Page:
Human EnvironmentPublic and private places and buildings, including cities, monuments, parks and reservations
The vast Navajo tribal park on the border of Utah and New Mexico stars in Hollywood movies but remains largely hidden to visitors
February 2010 | By Tony Perrottet
She didn't plan on staying, but more than 20 years later novelist Patricia Henley embraces her adopted community
February 2010 | By Patricia Henley
When I visited Utah's Dinosaur National Monument this past summer the main visitor center (containing the famous rock wall speckled with fossils) was closed, but when it reopens in a few years it will feature a brand new piece of art. Over the course of three months, scientific illustrator Liz Brad...
January 19, 2010 | By Brian Switek
What comes to mind when you hear the name Elvis? Musician. Icon. Sex. Spandex. Kitsch. Costello (kidding!). You can play the word association game all day long and no matter what your opinion of the man is—good, bad or indifferent—even the most suspicious minds have to admit that he is one of the g...
January 06, 2010 | By Jesse Rhodes
Though she had little formal education, Mary taught herself geology, paleontology, anatomy and scientific illustration, and her finds were key to the development of the theory of evolution
January 05, 2010 | By Sarah Zielinski
A community in the Allegheny foothills nurtured novelist Jayne Anne Phillips' talent for storytelling
January 2010 | By Jayne Anne Phillips
As the detective stalks movie theaters, our reporter tracks down the favorite haunts of Arthur Conan Doyle and his famous sleuth
January 2010 | By Joshua Hammer
Who's up for a fossil road trip? In 2007 paleoartist Ray Troll and paleobotanist Kirk Johnson published a travelogue of their journey to check out the fossils of the American west called Cruisin' the Fossil Freeway. It is not your average paleo book. Filled with Troll's whimsical pop-art illustrat...
December 18, 2009 | By Brian Switek
They may not be evidence of UFOs, ancient spirits or secret weapons, but there is something magical in their allure
December 15, 2009 | By Rob Irving and Peter Brookesmith
This past October, many paleontologists were worried about the fate of a Tyrannosaurus rex skeleton nicknamed "Samson."With about 50 percent of his bones recovered, Samson is one of the most complete individual Tyrannosaurus skeletons found to date. This makes Samson a very important specimen. The ...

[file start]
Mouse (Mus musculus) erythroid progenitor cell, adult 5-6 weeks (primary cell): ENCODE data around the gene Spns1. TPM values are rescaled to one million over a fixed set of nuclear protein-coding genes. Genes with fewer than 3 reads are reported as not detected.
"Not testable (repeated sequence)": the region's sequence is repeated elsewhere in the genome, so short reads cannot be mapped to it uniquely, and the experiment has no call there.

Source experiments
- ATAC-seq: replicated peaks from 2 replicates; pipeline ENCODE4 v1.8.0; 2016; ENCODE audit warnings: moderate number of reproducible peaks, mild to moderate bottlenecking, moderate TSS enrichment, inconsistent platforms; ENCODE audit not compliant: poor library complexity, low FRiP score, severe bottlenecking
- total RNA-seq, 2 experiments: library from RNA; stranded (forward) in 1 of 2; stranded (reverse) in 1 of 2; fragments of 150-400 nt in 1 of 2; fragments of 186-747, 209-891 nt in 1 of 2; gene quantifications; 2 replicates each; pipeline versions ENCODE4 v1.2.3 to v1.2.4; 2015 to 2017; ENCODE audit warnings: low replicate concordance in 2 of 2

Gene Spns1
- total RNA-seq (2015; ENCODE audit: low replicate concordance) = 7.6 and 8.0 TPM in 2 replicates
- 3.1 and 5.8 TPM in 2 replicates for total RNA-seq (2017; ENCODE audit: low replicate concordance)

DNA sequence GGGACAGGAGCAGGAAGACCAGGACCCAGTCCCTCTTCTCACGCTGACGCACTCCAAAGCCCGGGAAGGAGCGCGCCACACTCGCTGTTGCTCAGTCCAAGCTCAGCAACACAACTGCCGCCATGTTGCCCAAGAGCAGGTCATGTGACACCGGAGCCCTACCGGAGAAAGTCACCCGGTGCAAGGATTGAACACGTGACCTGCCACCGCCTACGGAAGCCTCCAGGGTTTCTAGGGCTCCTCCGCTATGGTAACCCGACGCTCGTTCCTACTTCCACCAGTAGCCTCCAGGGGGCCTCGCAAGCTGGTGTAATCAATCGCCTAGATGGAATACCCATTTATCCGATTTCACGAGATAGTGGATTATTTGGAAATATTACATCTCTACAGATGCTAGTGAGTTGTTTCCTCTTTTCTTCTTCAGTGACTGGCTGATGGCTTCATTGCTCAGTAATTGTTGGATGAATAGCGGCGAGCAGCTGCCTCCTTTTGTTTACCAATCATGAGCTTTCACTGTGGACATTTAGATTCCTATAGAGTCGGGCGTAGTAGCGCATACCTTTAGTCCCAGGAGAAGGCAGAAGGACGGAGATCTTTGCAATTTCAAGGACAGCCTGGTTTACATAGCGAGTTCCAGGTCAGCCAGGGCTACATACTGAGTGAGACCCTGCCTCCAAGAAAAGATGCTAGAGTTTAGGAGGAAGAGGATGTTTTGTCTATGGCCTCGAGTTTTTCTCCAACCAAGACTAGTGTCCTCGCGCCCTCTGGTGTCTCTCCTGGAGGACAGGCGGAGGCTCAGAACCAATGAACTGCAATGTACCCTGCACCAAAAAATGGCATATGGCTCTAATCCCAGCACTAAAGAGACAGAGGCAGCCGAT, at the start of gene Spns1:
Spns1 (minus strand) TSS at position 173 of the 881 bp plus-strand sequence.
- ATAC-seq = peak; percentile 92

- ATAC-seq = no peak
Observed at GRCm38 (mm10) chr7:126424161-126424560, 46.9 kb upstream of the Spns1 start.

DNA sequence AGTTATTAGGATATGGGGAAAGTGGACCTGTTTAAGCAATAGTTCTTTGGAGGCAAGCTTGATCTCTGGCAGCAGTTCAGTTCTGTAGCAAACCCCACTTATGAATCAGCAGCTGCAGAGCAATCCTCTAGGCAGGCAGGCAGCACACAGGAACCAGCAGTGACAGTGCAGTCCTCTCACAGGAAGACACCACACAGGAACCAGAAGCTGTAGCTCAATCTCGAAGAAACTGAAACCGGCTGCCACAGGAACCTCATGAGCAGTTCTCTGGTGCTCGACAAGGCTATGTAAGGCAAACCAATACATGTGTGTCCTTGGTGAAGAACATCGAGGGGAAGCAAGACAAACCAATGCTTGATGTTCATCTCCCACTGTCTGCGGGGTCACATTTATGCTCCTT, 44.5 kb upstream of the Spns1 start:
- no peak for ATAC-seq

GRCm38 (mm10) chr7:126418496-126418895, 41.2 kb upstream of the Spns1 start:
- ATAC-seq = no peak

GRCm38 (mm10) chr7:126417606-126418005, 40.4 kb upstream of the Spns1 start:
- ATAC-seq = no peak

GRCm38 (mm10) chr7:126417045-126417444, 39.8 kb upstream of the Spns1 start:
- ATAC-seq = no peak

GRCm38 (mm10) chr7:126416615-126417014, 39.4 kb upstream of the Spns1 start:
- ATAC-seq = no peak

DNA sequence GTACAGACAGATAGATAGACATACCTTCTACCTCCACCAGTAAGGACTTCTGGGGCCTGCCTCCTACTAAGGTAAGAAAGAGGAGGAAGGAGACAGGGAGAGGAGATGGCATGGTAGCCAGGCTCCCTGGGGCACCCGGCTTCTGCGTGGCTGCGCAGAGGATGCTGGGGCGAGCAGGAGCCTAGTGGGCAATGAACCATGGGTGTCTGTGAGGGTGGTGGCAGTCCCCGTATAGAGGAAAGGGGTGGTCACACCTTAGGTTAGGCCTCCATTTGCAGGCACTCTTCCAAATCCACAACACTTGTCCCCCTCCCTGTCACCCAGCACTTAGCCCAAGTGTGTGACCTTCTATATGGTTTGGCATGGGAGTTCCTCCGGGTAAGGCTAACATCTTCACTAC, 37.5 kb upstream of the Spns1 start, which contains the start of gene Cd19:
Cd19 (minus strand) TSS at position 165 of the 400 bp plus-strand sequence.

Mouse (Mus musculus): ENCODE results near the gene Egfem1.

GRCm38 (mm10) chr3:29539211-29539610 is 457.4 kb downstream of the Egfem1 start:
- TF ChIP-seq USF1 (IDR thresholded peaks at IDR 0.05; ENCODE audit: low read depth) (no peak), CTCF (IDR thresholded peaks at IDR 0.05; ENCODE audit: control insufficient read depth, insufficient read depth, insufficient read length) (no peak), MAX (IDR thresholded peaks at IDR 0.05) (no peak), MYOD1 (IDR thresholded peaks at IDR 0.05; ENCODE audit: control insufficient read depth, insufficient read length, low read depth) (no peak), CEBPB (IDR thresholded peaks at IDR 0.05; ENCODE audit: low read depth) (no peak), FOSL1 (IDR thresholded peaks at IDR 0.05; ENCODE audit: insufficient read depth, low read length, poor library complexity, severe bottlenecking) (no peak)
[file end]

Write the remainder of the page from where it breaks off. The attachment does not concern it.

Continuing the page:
December 14, 2009 | By Brian Switek
For the past three years, the Walking With Dinosaurs live show has been entertaining arena audiences all over the world, but when the show stopped in Guadalajara, Mexico the crew noticed that one of their cast members was missing. A robotic baby Plateosaurus (which is devoured by the predatory dino...
December 11, 2009 | By Brian Switek
A new book offers a revealing look at how the artist created his homey illustrations for The Saturday Evening Post
December 2009 | By Richard B. Woodward
The first rule of holiday shopping: There are no rules
December 2009 | By Caitlin Kelly
Mexico's "City of Angels" is home to gilded churches, artistic treasures and a delectable culinary culture
December 2009 | By Francine Prose
An amateur archaeologist says he's discovered the world's oldest pyramids in the Balkans. But many experts remain dubious
December 2009 | By Colin Woodard
In the summer of 2008, "Einstein," one of the most complete Apatosaurus skeletons ever discovered, made its international debut in the arrivals hall of the Abu Dhabi International Airport. That is a long way from the Wyoming quarry in which it was found. What reason could there be for this unique s...
November 09, 2009 | By Brian Switek
Earlier this year Texas updated the name of its official state dinosaur, a sauropod dinosaur previously called Pleurocoelus but recently renamed Paluxysaurus. To celebrate the name change, a team of scientists is creating a full restoration of the dinosaur's skeleton for the Fort Worth Museum of Sc...
November 02, 2009 | By Brian Switek
For 50 years, John Marshall documented one of Africa's last remaining hunter- gatherer tribes in more than 700 hours of film footage
November 2009 | By Amanda Bensen
As demand for its antiquities soars, the West African country is losing its most prized artifacts to illegal sellers and smugglers
November 2009 | By Joshua Hammer
Our latest Dinosaur Sighting comes to us from our very own Sarah Zielinski, who writes for the Surprising Science blog here at Smithsonian. During a recent visit to Paris, Sarah spotted this Stegosaurus outside the Museum National D'Histoire Naturelle, and while she did not see anyone on it while s...
October 16, 2009 | By Brian Switek